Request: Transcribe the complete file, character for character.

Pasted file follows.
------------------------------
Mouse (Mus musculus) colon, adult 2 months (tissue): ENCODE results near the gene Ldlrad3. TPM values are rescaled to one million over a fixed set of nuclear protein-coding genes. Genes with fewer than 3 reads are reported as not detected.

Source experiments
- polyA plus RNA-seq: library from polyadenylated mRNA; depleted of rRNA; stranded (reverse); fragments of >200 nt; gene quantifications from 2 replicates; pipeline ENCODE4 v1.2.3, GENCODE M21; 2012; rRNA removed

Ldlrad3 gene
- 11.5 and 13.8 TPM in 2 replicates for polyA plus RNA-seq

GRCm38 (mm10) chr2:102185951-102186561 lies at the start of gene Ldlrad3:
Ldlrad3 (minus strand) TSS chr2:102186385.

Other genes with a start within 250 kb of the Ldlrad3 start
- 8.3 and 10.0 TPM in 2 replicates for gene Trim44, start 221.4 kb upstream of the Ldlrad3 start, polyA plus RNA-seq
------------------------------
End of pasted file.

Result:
Mouse (Mus musculus) colon, adult 2 months (tissue): ENCODE results near the gene Ldlrad3. TPM values are rescaled to one million over a fixed set of nuclear protein-coding genes. Genes with fewer than 3 reads are reported as not detected.

Source experiments
- polyA plus RNA-seq: library from polyadenylated mRNA; depleted of rRNA; stranded (reverse); fragments of >200 nt; gene quantifications from 2 replicates; pipeline ENCODE4 v1.2.3, GENCODE M21; 2012; rRNA removed

Ldlrad3 gene
- 11.5 and 13.8 TPM in 2 replicates for polyA plus RNA-seq

GRCm38 (mm10) chr2:102185951-102186561 lies at the start of gene Ldlrad3:
Ldlrad3 (minus strand) TSS chr2:102186385.

Other genes with a start within 250 kb of the Ldlrad3 start
- 8.3 and 10.0 TPM in 2 replicates for gene Trim44, start 221.4 kb upstream of the Ldlrad3 start, polyA plus RNA-seq